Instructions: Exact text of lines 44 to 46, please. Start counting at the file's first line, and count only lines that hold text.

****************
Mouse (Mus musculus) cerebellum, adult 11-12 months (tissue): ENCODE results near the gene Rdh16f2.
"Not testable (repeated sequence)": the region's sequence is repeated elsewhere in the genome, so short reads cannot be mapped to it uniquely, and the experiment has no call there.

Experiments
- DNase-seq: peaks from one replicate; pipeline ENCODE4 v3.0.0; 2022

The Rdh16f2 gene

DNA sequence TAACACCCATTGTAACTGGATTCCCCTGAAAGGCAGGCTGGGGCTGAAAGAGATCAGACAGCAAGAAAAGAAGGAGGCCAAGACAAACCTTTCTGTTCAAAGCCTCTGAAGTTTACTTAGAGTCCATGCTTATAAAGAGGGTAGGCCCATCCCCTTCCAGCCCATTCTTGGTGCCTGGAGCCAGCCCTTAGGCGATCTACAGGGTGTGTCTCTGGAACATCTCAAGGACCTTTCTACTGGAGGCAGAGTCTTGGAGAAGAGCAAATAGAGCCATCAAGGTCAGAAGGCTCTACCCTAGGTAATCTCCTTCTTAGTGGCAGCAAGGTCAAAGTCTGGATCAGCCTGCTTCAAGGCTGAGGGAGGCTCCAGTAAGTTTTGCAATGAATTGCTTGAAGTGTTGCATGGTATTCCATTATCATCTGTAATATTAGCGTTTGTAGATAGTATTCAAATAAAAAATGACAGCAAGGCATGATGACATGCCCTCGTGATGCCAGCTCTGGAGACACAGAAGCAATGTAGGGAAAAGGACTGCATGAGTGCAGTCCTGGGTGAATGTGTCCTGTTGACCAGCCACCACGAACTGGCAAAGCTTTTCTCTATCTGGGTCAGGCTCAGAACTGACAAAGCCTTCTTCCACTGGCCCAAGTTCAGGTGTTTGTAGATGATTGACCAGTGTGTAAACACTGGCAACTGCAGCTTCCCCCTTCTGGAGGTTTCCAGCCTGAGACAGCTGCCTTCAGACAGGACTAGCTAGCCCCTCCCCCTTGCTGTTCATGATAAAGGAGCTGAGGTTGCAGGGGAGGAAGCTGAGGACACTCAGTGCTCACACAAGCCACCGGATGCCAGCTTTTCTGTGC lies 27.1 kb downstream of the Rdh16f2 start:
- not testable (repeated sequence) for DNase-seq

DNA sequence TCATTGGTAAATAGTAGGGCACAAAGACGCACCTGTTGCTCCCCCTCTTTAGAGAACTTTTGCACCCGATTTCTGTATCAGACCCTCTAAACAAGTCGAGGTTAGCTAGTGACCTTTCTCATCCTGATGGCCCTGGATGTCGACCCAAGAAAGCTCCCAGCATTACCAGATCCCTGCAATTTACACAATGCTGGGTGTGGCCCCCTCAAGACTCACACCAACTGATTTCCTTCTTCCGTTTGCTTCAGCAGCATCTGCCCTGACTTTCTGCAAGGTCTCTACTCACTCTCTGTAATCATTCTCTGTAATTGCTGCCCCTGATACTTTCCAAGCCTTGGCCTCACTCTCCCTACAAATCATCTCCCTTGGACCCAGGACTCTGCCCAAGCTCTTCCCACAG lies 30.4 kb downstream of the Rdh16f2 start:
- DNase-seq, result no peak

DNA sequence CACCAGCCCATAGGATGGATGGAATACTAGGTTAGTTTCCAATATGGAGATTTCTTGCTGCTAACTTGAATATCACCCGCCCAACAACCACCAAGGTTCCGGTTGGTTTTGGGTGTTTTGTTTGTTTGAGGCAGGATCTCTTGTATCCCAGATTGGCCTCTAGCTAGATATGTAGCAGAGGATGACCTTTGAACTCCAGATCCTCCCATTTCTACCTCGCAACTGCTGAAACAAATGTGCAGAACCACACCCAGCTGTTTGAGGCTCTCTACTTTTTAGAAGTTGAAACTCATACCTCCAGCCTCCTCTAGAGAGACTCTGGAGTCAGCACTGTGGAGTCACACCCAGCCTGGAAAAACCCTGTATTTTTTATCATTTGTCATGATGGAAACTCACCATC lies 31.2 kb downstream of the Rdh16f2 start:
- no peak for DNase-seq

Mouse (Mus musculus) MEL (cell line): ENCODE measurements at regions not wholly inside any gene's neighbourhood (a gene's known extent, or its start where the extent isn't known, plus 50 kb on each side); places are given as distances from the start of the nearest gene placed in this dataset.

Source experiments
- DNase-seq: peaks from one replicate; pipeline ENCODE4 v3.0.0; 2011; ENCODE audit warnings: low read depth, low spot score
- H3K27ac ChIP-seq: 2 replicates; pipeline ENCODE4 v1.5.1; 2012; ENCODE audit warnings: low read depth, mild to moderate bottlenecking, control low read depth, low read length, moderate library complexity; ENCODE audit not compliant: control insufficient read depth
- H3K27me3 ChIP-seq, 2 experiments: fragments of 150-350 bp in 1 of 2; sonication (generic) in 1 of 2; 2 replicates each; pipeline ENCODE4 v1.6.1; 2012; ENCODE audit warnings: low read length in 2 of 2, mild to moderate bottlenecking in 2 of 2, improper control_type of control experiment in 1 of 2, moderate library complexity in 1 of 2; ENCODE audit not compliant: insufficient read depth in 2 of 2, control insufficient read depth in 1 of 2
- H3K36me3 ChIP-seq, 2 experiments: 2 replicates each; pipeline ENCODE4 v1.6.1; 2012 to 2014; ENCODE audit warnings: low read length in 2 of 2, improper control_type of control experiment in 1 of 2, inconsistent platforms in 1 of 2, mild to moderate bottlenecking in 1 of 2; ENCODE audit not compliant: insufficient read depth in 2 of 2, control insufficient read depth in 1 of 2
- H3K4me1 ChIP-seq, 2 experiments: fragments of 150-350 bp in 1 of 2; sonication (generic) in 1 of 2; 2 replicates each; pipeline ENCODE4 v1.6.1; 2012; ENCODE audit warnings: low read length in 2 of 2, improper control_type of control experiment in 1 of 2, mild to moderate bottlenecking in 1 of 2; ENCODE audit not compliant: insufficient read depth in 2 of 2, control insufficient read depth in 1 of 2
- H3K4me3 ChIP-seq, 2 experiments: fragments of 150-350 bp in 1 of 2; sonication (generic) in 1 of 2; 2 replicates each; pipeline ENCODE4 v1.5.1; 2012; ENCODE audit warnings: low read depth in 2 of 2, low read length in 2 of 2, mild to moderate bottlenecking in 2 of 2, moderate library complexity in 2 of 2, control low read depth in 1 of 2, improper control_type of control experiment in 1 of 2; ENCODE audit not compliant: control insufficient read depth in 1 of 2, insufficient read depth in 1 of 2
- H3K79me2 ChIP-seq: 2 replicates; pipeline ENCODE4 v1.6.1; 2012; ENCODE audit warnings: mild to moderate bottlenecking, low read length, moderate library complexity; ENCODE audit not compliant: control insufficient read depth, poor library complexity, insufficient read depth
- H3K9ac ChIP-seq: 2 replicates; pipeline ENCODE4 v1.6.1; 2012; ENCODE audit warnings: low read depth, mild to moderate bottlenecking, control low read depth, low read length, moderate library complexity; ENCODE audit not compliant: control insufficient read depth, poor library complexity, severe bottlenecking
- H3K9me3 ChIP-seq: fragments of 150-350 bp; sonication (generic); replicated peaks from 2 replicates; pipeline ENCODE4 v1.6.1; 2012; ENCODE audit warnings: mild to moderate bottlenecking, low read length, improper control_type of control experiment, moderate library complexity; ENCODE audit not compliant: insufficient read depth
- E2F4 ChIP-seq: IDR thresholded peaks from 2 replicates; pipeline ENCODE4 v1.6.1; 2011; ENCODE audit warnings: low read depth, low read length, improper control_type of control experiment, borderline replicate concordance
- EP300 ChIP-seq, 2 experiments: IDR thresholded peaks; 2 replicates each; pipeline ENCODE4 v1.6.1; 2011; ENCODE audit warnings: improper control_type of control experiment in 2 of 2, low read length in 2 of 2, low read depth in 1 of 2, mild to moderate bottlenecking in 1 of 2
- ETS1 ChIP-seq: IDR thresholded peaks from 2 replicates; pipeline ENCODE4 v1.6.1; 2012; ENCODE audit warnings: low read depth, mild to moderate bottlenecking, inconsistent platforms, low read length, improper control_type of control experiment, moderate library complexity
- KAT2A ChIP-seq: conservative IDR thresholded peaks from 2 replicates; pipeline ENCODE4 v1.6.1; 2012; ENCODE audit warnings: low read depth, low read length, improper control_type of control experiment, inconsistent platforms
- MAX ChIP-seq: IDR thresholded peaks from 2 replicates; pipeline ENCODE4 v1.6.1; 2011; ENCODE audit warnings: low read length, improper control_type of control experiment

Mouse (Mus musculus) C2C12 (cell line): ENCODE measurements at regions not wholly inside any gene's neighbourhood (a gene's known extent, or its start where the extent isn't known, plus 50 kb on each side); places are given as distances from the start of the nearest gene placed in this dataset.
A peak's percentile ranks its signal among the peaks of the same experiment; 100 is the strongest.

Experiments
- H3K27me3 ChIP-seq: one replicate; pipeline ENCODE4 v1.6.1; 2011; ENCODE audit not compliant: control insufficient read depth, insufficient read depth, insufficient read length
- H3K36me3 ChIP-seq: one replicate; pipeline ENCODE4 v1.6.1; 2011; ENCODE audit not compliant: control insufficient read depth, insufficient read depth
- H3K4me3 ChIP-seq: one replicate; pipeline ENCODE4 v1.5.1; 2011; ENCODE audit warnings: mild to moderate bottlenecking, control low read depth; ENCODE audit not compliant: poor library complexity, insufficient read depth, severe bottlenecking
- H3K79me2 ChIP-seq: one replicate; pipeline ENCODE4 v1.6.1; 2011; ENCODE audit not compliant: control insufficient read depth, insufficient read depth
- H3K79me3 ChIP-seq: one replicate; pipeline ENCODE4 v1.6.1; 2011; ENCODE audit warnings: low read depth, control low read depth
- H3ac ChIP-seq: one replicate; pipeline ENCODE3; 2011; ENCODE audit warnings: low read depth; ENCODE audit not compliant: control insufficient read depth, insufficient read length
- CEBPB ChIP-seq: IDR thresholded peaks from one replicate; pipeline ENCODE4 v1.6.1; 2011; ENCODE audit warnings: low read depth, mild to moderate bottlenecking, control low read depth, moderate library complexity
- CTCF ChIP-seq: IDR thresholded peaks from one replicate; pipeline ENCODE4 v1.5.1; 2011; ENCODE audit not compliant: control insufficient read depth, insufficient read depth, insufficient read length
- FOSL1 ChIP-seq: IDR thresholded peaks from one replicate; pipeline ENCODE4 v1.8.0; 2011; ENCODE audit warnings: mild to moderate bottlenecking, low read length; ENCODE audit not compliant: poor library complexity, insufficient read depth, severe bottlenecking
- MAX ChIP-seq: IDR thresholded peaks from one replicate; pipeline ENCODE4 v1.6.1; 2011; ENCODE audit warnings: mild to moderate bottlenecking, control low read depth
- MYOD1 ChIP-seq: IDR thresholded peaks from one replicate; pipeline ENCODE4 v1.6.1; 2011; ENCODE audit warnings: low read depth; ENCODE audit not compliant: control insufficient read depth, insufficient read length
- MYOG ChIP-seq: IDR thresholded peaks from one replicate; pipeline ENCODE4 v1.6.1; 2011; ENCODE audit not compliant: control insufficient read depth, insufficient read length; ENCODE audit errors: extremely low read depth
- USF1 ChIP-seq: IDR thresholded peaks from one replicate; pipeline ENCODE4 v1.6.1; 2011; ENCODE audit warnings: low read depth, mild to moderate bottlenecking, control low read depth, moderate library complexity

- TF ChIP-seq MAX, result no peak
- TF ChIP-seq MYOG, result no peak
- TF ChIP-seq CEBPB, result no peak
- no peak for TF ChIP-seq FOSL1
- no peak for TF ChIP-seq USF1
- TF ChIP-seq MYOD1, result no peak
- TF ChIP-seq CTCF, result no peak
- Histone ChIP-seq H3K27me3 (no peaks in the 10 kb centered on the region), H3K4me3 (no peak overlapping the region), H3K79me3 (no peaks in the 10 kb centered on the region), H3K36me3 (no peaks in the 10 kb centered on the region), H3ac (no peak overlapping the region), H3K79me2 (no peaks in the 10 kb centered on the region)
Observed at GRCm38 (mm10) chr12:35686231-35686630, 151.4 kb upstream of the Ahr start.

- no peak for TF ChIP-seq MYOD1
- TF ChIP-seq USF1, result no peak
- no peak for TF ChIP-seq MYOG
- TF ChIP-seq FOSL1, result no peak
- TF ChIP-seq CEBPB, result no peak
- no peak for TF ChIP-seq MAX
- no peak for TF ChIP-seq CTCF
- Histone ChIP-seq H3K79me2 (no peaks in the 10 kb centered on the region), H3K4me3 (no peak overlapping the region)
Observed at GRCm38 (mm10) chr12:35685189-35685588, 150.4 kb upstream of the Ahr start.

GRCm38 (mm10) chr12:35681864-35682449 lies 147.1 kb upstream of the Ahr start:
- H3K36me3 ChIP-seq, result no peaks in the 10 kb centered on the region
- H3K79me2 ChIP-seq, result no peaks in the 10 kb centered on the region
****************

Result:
- TF ChIP-seq MAX, result no peak
- TF ChIP-seq MYOG, result no peak
- TF ChIP-seq CEBPB, result no peak